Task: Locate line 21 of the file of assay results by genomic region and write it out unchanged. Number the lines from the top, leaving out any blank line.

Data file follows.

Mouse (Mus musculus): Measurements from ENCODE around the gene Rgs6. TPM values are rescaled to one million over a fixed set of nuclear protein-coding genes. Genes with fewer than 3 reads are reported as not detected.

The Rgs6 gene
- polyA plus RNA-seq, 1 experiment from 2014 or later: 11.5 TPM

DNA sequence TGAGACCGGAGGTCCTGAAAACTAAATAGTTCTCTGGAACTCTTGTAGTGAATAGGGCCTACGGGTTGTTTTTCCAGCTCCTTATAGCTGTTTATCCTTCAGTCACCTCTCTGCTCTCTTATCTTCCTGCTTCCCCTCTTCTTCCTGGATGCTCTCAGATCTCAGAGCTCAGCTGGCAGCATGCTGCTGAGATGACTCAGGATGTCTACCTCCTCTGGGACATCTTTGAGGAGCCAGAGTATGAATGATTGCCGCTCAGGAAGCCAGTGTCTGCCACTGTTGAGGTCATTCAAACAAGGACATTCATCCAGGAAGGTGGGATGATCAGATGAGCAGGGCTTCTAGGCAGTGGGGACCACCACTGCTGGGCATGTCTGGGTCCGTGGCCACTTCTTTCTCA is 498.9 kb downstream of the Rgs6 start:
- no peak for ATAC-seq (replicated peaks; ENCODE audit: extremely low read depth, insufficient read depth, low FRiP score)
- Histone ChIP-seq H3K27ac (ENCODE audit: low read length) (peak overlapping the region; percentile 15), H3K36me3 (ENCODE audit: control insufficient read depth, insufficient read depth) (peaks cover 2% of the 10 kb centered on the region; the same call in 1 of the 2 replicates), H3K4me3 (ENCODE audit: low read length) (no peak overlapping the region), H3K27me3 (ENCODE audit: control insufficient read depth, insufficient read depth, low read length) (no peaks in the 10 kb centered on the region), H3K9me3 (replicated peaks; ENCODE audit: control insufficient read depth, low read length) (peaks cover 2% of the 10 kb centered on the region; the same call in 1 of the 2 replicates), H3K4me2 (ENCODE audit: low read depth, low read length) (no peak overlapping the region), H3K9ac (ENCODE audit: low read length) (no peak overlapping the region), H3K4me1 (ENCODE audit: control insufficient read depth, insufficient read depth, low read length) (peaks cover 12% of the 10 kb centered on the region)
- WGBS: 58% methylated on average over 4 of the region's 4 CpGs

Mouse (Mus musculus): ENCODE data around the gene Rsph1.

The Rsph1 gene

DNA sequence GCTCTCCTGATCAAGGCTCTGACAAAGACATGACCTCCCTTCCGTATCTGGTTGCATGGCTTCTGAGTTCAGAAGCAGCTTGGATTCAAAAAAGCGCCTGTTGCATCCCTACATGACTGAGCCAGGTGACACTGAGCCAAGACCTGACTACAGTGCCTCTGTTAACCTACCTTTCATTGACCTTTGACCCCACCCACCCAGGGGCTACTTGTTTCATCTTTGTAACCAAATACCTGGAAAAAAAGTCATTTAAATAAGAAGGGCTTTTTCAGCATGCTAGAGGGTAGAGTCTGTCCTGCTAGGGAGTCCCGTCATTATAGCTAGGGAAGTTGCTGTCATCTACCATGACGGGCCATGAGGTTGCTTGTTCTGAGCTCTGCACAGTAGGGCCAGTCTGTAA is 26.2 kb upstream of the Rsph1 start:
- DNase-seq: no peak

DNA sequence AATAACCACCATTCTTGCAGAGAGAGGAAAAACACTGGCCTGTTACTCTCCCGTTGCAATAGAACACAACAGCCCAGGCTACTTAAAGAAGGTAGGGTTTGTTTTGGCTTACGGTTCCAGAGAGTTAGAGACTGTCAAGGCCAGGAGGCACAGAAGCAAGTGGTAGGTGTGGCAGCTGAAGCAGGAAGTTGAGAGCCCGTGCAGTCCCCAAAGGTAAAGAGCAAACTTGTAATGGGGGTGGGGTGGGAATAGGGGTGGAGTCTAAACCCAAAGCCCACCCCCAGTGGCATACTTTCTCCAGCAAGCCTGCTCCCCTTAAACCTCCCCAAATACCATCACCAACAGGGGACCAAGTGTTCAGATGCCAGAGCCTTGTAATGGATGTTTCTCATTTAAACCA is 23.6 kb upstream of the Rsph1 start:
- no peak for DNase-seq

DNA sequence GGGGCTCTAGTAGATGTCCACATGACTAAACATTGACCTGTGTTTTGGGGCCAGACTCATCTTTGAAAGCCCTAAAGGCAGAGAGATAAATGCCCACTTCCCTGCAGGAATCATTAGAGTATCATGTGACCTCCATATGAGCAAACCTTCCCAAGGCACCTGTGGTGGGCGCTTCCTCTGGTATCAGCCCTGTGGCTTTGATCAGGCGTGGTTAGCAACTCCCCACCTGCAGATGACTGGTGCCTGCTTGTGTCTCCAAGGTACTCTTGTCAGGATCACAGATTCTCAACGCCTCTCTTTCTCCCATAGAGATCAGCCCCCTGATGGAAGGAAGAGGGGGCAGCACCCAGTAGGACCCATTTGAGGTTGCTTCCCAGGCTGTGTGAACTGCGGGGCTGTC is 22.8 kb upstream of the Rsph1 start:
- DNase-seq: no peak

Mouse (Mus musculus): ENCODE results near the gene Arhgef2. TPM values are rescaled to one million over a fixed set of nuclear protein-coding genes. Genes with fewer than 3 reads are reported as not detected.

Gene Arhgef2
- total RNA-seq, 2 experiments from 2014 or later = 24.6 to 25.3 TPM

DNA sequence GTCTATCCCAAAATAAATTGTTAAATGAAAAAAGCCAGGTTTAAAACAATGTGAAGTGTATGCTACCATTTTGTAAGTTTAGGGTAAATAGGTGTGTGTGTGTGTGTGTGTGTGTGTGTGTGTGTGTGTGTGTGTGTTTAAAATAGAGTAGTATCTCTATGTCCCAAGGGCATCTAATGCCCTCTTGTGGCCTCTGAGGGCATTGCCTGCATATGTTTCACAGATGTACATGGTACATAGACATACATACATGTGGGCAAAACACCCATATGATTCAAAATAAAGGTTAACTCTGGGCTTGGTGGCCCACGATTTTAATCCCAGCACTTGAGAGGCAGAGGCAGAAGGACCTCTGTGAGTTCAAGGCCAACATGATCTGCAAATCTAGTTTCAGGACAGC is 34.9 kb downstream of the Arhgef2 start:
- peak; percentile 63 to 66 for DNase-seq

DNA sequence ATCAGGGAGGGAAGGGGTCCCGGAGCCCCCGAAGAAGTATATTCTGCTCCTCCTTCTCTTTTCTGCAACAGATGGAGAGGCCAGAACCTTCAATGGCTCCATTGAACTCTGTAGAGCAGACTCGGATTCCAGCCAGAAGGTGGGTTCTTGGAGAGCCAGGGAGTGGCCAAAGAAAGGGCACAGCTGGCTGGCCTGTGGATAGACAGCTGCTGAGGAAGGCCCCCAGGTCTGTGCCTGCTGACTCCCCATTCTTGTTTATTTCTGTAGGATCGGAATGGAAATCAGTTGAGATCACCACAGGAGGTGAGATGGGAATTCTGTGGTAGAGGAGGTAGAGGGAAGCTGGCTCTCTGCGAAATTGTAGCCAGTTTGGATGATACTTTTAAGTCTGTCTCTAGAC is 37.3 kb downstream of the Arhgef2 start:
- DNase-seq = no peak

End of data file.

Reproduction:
DNA sequence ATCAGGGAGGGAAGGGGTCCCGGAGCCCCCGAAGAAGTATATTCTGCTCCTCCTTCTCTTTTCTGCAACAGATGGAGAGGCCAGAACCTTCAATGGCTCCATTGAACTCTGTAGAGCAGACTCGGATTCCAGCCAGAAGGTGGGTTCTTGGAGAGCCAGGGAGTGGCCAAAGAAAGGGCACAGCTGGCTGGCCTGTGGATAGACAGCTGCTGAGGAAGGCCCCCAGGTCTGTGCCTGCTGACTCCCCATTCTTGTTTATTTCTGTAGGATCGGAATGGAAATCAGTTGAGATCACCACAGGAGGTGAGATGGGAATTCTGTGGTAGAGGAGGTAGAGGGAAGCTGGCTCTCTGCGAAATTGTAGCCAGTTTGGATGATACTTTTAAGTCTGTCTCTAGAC is 37.3 kb downstream of the Arhgef2 start: